|Series Title||European Voice|
|Series Details||Vol 7, No.15, 12.4.01, p2|
THE European Commission is to scrap outstanding debts owed to the EU by some of the world's poorest nations as part of its strategy to help least developed countries.
The decision was announced this week as part of the Commission's contribution to the third United Nations conference on Least Developed Countries (LDCs), to be held in Brussels from 14-21 May.
Development Commissioner Poul Nielson stressed that the EU was targeting aid on the world's poorest states and helping them take advantage of better access to the Union's market.
"Our LDC partners have made it very clear to us that they expect more than charity," he said. "They want to be given opportunities."
The decision on additional debt relief will free LDCs from having to repay around 60 million euros on loans made under the EU's European Development Fund, some of which date back over ten years.
The EU has already played a large part in cancelling the debts of the world's poorest states, wiping out nearly 900 million euros in unpaid loans.
Under the Commission's strategy for the conference, Nielson stressed the Union's focus of targeting aid to the world's poorest states, while giving priority to development and education.
"We should never treat these very poor countries like sick patients, but like struggling societies with a will to develop under very adverse national and global conditions," Nielson said.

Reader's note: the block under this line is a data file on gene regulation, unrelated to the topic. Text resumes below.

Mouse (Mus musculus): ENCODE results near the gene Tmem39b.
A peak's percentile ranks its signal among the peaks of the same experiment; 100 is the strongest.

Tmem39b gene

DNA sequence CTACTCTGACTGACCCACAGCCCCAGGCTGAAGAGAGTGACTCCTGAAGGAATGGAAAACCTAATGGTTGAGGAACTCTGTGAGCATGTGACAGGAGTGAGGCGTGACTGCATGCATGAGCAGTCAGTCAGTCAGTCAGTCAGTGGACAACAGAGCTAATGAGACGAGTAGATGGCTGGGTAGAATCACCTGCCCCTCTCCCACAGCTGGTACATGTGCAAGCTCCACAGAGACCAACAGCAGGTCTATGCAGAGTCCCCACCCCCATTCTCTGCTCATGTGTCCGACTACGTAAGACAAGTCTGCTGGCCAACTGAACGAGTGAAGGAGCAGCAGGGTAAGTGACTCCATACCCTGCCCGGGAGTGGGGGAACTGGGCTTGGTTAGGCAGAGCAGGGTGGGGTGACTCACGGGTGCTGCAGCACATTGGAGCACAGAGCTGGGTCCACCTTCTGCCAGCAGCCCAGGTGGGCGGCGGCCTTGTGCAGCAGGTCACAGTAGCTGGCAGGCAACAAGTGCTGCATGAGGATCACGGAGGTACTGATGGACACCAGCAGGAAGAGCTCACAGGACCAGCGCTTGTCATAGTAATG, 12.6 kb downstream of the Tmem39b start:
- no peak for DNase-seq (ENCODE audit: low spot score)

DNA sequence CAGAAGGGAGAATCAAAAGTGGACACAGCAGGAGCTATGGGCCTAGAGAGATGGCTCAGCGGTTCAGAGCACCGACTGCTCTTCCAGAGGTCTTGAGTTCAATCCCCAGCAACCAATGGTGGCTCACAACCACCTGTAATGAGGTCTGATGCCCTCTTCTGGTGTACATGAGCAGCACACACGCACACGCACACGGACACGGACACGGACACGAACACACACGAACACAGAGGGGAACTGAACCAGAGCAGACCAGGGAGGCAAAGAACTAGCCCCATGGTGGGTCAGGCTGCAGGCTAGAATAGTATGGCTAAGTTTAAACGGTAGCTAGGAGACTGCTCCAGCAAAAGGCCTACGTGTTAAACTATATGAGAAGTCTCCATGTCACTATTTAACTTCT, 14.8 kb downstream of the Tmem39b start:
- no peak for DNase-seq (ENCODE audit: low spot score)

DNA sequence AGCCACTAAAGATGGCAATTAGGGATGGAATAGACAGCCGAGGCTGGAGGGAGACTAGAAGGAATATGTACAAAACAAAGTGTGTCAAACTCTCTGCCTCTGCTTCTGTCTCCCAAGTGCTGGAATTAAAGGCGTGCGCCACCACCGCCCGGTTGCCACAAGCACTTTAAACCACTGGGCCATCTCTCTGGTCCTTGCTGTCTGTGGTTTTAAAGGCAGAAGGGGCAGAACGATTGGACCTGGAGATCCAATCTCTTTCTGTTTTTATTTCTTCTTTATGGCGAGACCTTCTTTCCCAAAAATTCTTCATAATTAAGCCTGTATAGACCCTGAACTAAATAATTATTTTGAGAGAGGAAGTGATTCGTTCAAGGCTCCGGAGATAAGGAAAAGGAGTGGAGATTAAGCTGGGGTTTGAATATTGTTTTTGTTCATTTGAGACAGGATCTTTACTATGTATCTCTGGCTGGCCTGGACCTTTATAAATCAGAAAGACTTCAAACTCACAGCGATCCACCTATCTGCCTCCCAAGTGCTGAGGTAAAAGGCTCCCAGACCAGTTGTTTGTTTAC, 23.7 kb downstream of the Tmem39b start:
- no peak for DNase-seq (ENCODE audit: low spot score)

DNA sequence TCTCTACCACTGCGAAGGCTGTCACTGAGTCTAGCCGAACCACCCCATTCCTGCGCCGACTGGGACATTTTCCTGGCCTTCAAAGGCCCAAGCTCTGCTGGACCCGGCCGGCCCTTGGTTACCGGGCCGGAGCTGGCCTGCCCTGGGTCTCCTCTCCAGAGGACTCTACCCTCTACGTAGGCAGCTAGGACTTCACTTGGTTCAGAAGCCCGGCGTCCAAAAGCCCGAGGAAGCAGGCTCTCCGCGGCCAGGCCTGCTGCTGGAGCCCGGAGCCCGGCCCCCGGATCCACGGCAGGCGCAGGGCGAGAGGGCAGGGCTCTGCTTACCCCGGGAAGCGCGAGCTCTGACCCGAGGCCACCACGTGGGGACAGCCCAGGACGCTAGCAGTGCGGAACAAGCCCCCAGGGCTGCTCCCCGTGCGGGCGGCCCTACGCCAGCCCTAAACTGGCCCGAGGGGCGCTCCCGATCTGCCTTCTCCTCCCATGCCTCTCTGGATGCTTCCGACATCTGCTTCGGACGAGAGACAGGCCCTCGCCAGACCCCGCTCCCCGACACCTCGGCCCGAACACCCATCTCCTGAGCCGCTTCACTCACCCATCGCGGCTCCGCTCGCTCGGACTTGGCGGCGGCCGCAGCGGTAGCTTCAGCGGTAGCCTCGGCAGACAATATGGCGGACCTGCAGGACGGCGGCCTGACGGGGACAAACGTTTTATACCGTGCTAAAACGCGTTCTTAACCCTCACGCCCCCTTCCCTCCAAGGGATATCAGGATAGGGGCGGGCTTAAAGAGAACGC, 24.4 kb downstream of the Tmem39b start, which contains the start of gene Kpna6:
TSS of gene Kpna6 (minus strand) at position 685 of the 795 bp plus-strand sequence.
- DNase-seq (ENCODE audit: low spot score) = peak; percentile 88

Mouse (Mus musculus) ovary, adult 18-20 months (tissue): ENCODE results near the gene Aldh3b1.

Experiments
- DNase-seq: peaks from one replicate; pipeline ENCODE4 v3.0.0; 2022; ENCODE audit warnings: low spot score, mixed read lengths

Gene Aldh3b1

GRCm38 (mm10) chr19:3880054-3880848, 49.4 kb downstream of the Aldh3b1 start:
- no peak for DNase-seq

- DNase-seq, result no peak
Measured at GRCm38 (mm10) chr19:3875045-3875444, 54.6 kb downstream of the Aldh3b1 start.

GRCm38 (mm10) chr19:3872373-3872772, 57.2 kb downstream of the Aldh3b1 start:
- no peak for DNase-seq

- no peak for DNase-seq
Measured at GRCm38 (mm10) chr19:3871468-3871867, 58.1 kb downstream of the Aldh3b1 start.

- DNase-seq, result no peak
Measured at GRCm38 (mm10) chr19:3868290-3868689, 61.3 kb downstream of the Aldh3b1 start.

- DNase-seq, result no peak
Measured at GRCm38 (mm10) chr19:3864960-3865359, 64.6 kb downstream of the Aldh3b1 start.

He also restated the Union's commitment to fighting the spread of infectious diseases in the LDCs.
Measures include EU-led efforts to devise a workable tiered pricing system for medicines which will enable poorer countries to buy the drugs they need to treat AIDS, malaria and tuberculosis.
Nielson also unveiled steps to help LDCs benefit from better access to the EU market by improving their competitiveness and making it easier for them to join the World Trade Organisation.
The EU is covering most of the costs of holding the UN conference in Brussels, with a €6 million contribution.
Participants hope that the meeting will agree an action programme to fight poverty in the LDCs.
The European Commission is to scrap outstanding debts owed to the EU by some of the world's poorest nations as part of its strategy to help least developed countries. The decision was announced as part of the Commission's contribution to the third United Nations conference on Least Developed Countries (LDCs), to be held in Brussels, 14-21 May 2001.
|Subject Categories||Politics and International Relations|